ALAMO CENOTAPH. The Alamo Cenotaph, on Alamo Plaza in front of the Alamo in San Antonio, was erected in 1939 by the Texas Centennial Commission. The memorial stone of gray Georgia marble rests upon a slab base of pink Texas granite. The shaft rises sixty feet from its base and is forty feet long and twelve feet wide. The theme of the monument is the Spirit of Sacrifice, represented on the main (south) face of the shaft by an idealistic figure rising twenty-three feet from the long sloping capstone emblematic of the tomb. This monolithic slab twenty feet long bears appropriate ornamental tracery. The east and west ledges are decorated with background panels of eight figures in low relief depicting the men who died in the Alamo. Before the east panel stand the portrait statues of James Bowie and James B. Bonham;qqv before the west panel, the portrait statues of William B. Travis and David Crockett.qqv On the north side appears a feminine figure symbolizing the state of Texas, holding the shields of Texas and the United States. Pompeo Coppini conceived and executed the sculptural parts of the monument, which was designed by Adams and Adams, architects, with Frank T. Drought as consulting engineer. Dr. Amelia W. Williams compiled for the inscription the list of men who died in the battle of the Alamo.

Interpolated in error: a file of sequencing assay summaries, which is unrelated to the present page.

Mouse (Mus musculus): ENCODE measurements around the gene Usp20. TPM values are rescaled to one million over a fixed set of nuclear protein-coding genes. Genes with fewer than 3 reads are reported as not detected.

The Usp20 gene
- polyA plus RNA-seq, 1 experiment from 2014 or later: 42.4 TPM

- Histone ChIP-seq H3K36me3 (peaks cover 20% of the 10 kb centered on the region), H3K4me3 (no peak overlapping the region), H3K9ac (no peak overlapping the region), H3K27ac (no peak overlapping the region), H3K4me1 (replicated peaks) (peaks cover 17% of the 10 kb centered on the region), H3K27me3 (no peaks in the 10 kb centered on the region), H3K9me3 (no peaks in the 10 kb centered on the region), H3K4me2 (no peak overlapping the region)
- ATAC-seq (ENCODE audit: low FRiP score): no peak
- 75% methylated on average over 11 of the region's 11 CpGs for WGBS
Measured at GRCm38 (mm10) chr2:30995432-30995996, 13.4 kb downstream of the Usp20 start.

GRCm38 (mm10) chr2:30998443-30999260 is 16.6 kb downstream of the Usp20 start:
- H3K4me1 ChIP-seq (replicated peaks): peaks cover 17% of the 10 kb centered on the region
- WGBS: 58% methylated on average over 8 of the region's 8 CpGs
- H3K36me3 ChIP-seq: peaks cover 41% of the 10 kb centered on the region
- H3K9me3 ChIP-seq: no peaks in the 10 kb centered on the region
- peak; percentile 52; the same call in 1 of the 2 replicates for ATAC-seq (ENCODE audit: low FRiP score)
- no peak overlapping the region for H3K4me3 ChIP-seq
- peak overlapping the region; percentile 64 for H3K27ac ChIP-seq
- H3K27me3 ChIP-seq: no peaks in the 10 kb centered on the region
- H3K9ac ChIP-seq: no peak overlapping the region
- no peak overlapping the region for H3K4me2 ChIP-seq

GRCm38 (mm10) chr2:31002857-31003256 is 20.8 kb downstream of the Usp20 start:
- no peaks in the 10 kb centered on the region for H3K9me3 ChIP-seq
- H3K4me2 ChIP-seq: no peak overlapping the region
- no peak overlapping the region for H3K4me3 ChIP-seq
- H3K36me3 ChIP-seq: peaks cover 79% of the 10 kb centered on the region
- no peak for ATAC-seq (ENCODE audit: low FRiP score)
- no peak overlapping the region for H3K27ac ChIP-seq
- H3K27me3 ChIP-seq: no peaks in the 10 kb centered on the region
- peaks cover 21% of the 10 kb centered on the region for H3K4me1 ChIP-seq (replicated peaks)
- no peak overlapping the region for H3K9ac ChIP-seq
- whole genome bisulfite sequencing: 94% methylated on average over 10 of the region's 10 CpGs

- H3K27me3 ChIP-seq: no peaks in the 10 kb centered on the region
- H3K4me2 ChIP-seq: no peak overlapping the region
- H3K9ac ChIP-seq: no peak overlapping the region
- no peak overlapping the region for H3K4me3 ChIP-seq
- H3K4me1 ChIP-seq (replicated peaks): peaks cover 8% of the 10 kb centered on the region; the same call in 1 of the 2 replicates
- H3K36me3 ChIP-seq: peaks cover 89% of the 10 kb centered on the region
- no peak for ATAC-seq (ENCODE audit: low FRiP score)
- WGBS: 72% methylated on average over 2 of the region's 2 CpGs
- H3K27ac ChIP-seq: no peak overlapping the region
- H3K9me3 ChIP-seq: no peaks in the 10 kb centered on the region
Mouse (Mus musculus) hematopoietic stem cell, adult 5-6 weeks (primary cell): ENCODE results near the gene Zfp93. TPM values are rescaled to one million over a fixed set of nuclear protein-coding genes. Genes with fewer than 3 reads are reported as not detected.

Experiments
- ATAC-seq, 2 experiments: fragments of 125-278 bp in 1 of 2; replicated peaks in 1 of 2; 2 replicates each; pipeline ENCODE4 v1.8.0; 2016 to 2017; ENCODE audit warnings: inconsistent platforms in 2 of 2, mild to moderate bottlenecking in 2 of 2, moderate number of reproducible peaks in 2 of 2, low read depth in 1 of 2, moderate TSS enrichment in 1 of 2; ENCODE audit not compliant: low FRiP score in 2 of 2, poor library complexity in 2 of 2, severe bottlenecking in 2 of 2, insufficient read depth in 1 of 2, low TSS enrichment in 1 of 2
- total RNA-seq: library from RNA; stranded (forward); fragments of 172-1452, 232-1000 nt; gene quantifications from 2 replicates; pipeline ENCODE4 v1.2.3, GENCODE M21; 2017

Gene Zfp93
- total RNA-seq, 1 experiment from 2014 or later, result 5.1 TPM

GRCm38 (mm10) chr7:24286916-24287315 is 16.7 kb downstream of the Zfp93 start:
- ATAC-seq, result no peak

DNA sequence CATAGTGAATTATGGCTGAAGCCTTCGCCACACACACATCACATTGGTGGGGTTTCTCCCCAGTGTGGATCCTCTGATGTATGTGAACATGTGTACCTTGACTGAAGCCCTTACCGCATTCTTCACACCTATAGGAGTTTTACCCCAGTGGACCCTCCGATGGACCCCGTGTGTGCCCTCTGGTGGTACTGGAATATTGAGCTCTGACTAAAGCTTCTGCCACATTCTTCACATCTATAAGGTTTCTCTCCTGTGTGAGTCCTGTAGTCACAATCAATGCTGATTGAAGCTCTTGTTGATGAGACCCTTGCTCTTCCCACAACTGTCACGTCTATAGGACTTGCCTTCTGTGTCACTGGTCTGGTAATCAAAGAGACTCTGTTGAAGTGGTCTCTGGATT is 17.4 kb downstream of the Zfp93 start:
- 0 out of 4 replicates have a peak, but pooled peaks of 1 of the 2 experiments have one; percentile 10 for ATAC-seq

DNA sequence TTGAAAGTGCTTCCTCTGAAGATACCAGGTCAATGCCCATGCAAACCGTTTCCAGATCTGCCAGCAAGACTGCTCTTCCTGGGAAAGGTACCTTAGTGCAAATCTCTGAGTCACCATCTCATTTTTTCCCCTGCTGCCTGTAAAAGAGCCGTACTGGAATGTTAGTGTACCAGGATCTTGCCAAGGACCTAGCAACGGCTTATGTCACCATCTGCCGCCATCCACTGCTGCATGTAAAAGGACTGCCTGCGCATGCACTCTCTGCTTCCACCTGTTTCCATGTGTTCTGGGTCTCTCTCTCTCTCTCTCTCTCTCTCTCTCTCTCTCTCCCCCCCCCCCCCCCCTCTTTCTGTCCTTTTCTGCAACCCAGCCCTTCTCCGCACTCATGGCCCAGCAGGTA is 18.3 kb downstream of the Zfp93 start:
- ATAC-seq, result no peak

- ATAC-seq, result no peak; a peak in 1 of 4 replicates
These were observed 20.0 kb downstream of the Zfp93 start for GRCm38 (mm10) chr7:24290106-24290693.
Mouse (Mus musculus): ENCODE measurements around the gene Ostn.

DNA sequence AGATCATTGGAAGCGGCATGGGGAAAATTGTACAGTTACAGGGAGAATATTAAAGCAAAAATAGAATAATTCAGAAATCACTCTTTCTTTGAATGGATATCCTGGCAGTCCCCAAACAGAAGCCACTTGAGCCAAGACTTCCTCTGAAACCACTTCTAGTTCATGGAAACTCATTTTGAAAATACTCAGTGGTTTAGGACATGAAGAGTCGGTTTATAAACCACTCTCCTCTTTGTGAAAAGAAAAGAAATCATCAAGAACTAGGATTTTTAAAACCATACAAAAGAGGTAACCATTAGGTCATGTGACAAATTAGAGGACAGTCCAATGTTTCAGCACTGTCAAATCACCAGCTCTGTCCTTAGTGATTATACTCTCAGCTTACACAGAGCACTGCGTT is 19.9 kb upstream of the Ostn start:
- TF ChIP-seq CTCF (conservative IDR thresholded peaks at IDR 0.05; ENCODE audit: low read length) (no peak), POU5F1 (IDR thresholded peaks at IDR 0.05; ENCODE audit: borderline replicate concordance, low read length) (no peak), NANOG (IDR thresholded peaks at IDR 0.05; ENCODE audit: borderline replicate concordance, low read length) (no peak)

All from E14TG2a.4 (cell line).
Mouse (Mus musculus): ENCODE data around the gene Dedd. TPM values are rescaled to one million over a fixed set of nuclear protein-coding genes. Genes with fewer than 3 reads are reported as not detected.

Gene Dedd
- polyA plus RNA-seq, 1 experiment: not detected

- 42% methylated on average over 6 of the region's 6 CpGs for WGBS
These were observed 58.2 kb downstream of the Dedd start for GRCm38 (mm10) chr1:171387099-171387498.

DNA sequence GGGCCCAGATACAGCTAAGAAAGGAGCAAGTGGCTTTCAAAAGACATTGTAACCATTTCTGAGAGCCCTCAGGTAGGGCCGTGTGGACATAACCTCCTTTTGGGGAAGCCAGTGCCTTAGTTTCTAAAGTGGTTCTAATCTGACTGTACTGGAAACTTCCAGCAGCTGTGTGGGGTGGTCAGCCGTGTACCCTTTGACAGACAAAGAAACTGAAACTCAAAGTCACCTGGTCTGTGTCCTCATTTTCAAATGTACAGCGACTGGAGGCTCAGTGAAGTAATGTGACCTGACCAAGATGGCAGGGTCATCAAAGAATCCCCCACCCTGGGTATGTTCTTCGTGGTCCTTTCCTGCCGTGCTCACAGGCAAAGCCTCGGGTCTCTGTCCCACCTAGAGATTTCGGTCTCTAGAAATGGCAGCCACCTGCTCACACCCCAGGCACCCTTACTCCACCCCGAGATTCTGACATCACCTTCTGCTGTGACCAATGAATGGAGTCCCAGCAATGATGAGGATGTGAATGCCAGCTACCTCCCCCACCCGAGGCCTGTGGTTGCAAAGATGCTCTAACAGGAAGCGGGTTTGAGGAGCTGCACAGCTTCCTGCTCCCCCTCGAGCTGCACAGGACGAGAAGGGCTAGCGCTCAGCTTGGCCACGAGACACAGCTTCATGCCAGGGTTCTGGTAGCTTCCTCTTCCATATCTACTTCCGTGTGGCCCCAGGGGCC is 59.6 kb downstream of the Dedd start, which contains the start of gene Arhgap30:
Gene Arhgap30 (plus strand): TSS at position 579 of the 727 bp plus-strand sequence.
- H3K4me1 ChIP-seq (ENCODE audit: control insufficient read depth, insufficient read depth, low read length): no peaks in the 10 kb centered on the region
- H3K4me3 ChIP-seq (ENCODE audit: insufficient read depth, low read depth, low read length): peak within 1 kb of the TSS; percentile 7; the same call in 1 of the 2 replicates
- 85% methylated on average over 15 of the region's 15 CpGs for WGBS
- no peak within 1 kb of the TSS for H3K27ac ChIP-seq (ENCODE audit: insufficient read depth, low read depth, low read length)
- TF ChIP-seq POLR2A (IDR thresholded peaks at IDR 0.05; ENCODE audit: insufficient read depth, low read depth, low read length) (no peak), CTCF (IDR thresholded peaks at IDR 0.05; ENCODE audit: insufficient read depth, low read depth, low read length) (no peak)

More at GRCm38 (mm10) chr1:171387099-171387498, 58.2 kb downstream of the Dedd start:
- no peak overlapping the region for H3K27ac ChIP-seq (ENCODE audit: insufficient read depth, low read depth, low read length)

Image Use Disclaimer
All copyrighted materials included within the Handbook of Texas Online are in accordance with Title 17 U.S.C. Section 107 related to Copyright and “Fair Use” for Non-Profit educational institutions, which permits the Texas State Historical Association (TSHA), to utilize copyrighted materials to further scholarship, education, and inform the public. The TSHA makes every effort to conform to the principles of fair use and to comply with copyright law.
For more information go to: http://www.law.cornell.edu/uscode/17/107.shtml
If you wish to use copyrighted material from this site for purposes of your own that go beyond fair use, you must obtain permission from the copyright owner.
The following, adapted from the Chicago Manual of Style, 15th edition, is the preferred citation for this article.Handbook of Texas Online, "ALAMO CENOTAPH," accessed April 09, 2020, http://www.tshaonline.org/handbook/online/articles/gga02.
Uploaded on June 9, 2010. Published by the Texas State Historical Association.